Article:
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cancer, natural killer cells, valerian



  1. Neill, Michael MSN, CRNA
  2. Dixon, Patricia S MS


Introduction: The American Cancer Society estimated that more than 1 million new cancer cases were diagnosed in 2005 and a majority of these patients died from metastatic spread. The standard for treating solid tumor cancer is surgical resection. However, it has been suggested that surgical resection may, in fact, promote metastasis. One of the body's natural defenses to combat metastasis is the activity of natural killer (NK) cells. NK cells serve as a vital mediator of detection during the early innate immune response and destruction of aberrant cells. It has been demonstrated that benzodiazepines may ameliorate surgery-induced suppression of NK cell activity. We examined the effect of a 14-day course of valerian, a herbal anxiolytic, on NK cell activity in Sprague-Dawley rats.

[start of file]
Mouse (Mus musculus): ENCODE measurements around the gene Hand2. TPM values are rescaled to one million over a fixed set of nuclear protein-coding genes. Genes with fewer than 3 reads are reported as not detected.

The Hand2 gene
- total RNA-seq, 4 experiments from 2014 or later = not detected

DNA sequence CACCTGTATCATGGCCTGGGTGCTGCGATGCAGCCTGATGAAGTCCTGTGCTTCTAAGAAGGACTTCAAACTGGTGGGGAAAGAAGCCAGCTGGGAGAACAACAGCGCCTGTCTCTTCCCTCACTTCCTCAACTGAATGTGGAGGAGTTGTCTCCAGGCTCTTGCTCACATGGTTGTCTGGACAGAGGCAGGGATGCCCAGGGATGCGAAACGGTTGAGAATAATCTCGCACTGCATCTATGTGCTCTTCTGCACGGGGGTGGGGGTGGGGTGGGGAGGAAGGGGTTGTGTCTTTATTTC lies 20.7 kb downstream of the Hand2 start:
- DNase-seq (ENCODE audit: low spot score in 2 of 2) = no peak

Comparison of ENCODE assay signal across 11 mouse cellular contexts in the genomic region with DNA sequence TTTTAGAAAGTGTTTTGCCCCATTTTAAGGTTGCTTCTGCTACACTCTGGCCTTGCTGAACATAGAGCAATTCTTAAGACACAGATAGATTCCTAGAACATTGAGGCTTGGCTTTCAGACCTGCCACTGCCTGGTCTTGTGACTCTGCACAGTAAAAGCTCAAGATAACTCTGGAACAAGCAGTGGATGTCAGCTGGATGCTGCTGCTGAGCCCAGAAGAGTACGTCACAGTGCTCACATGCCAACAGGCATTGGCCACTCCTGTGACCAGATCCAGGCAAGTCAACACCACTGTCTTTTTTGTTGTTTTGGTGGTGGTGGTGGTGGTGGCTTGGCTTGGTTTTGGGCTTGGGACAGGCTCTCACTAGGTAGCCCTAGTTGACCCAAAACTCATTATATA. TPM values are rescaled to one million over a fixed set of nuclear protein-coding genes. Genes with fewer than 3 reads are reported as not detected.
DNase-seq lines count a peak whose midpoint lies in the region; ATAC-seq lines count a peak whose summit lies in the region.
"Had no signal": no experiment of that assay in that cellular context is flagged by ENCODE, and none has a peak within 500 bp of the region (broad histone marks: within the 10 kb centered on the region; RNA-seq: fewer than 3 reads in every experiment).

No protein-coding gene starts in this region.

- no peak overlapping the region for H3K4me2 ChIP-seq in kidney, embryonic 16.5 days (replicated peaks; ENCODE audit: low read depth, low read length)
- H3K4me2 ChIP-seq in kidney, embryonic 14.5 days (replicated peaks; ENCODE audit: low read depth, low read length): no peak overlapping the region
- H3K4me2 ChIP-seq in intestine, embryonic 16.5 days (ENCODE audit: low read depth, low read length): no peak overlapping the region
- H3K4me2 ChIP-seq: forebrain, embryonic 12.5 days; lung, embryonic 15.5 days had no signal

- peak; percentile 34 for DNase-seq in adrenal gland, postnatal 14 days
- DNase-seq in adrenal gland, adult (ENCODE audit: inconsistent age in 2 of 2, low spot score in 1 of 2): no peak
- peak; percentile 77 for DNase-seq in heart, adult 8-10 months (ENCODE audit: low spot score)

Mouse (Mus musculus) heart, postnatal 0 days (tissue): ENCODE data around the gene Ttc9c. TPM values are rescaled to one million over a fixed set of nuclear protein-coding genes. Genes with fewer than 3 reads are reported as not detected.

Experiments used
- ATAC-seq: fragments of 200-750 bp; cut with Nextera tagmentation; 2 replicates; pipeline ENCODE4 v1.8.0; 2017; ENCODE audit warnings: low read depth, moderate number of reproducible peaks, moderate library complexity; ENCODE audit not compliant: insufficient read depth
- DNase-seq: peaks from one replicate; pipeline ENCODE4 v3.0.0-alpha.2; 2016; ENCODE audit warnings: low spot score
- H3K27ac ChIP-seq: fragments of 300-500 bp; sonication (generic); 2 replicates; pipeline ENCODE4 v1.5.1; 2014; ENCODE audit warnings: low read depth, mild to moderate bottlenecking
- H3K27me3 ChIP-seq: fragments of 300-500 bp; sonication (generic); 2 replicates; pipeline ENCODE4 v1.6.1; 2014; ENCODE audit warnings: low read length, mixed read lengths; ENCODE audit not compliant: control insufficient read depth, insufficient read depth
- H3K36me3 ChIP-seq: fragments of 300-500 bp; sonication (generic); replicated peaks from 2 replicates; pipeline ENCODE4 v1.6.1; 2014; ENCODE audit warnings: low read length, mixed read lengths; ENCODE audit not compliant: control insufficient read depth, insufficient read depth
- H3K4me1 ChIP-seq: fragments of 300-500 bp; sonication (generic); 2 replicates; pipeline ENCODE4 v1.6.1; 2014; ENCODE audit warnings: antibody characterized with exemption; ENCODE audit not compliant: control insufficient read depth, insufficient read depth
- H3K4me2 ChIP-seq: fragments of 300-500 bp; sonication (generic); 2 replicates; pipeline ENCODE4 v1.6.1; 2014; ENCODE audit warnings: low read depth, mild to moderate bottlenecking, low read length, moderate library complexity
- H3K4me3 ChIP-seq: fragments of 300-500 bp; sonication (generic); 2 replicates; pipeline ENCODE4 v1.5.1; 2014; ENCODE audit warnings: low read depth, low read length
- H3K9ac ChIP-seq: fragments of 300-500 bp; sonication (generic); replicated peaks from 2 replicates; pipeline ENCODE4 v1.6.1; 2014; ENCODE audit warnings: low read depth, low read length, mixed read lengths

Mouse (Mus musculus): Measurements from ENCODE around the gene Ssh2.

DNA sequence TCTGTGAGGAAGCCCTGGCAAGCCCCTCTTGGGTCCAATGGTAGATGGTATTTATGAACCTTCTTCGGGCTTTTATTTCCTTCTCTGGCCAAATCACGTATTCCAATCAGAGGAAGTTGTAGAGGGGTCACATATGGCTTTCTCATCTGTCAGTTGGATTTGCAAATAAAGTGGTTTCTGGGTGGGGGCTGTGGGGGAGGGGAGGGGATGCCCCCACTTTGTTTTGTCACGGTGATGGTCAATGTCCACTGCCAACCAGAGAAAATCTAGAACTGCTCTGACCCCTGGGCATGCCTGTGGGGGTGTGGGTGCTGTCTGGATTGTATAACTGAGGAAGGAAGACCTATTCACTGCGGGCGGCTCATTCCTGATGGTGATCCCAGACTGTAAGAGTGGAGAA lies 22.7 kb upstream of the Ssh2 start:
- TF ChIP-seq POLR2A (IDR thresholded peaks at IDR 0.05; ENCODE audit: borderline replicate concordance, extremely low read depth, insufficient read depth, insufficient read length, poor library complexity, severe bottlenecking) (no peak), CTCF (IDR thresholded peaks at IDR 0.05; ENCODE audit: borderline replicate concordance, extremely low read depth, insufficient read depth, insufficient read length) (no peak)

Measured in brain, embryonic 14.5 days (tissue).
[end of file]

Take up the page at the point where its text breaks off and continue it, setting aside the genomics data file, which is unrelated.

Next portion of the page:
Methods: Thirty-five rats were assigned to 1 of 3 groups: (1) surgical animals administered research grade valerian, 15 mg/kg solubilized in peanut oil; (2) surgical animals administered peanut oil (vehicle); and (3) anesthesia-only animals administered valerian. One day before the 14-day course of valerian, blood was drawn to assay baseline NK cell activity. On experimental day, all animals were administered isoflurane anesthesia. Surgical animals underwent a standard laparotomy whereas anesthesia-only rats were anesthetized for the same period of time as the surgical rats. Twenty-four hours postexperiment animals underwent a second blood draw to assay NK cell activity.


Results: Analysis of covariance (ANCOVA) was used to analyze NK cell activity (measured in lytic units). Our results suggested that there was no difference (P = .9) in suppression within or between groups.


Conclusions: Clinical studies with valerian have been published but with small numbers and some ambiguity. Further research regarding valerian's effectiveness as a modulator of NK cell activity and whether dosage or route of administration is a factor in modulation is still warranted.